Energy recycling stairs aim to help the elderly and the disabled

energy recycling stairsTaking the stairs is often seen as a chore, as it requires expending energy that could be saved by taking the elevator. While it may seem like a more heath conscious alternative, taking the stairs can be too difficult for seniors or the disabled, making their avoidance of stairs easier to justify
However, researchers from Georgia Institute of Technology and Emory University in Atlanta have reinvented stairs as we know them. Instead of taking exorbitant amounts of energy to take, these stairs give you your energy back, potentially cutting the force on the ankle by as much as 26 percent.

Give your energy back

The team of scientists involved recognizes that ascending and descending stairs uses up a lot of energy. So, instead of letting that energy go to waste, they have harnessed it into the stairs themselves.


The high-tech stairs absorb a person’s energy as he or she descends them, helping to also relieve stress on the ankles. But when a person ascends the same set of stairs, that same stored energy is released through a spring mechanism built into the stairs themselves. This makes ascending stairs approximately 37 percent easier on the knees.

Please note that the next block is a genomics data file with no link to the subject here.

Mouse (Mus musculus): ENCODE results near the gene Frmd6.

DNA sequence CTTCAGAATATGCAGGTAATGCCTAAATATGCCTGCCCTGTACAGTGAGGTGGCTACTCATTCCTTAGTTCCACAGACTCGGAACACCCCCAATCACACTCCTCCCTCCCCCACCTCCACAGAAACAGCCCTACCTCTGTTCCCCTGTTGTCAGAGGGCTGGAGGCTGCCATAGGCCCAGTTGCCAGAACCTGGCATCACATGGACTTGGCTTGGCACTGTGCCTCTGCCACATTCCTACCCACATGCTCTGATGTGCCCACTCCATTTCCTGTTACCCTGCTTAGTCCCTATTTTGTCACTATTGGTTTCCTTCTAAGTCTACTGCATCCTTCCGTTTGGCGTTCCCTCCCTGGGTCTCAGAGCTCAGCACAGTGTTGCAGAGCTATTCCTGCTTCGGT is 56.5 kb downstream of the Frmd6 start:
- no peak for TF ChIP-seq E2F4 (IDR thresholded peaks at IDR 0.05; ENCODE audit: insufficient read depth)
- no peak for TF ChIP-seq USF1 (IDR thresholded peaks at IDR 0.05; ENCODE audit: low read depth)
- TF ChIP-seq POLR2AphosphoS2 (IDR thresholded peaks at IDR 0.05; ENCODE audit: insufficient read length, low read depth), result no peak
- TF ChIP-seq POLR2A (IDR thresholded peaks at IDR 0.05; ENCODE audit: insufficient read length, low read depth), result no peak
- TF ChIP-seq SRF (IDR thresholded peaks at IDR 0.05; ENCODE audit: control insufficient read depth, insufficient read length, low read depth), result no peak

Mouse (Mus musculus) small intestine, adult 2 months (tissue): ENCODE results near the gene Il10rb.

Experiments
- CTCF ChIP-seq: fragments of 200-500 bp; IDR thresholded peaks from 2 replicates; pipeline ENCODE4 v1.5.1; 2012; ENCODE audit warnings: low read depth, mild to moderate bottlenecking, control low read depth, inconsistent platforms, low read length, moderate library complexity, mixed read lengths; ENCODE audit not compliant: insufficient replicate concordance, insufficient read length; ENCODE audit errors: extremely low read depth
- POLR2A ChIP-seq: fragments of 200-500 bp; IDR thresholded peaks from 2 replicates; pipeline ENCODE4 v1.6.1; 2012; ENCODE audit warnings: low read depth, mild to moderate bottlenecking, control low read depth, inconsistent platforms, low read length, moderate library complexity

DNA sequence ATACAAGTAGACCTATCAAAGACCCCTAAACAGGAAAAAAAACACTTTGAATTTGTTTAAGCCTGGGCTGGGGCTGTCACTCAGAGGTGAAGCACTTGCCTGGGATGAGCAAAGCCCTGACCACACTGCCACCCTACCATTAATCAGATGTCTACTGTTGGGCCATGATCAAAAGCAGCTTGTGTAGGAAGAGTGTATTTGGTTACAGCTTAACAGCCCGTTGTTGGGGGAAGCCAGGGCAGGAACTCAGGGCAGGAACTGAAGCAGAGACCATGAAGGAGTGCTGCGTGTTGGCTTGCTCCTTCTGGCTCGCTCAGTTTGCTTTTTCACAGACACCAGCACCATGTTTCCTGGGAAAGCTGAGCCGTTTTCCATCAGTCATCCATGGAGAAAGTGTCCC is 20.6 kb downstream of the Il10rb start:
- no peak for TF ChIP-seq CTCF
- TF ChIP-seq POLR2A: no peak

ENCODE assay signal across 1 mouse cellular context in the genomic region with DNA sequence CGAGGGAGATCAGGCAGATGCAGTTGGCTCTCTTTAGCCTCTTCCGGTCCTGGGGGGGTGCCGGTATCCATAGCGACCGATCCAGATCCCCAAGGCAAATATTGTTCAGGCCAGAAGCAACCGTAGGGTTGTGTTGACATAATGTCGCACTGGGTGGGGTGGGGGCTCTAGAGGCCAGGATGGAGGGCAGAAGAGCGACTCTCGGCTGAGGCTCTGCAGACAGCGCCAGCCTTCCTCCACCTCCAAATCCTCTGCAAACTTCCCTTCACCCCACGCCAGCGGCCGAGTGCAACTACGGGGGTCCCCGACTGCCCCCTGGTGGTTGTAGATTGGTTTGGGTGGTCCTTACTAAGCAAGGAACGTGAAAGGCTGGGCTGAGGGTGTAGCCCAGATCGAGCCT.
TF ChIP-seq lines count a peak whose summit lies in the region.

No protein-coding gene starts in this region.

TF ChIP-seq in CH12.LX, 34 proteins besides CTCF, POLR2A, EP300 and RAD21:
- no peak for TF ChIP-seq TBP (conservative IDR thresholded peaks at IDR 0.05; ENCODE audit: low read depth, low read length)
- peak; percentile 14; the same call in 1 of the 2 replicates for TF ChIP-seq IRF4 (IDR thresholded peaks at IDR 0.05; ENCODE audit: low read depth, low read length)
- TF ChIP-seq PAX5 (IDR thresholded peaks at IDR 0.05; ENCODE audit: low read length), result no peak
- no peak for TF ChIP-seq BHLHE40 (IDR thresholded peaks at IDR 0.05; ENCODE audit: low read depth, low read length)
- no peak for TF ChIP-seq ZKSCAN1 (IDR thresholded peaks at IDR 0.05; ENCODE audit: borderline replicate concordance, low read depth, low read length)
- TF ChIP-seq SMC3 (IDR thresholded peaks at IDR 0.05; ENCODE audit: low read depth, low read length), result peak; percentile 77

“Unlike normal walking where each heel-strike dissipates energy that can be potentially restored, stair ascent is actually very energy efficient; most energy you put in goes into potential energy to lift you up,” said Karen Liu, an associate professor in Georgia Tech’s School of Interactive Computing.
She says that descending stairs was viewed as being wasteful in regard to energy preservation. Your body is also expending more energy to prevent itself from falling forward.

Recognizing a need

This invention was born when the researcher herself watched her 72-year-old grandmother struggle to climb the stairs.

Liu says, “Current solutions for people who need help aren’t very affordable. Elevators and stair lifts are often impractical to install at home. Low-cost, easily installed assistive stairs could be a way to allow people to retain their ability to use stairs and not move out of their homes.”

While more research into this new invention is needed, the researchers are optimistic that energy recycling stairs will become a practical and affordable option.

Author Bio

Emily Lunardo studied medical sociology at York University with a strong focus on the social determinants of health and mental illness. She is a registered Zumba instructor, as well as a Canfit Pro trainer, who teaches fitness classes on a weekly basis. Emily practices healthy habits in her own life as well as helps others with their own personal health goals. Emily joined Bel Marra Health as a health writer in 2013.


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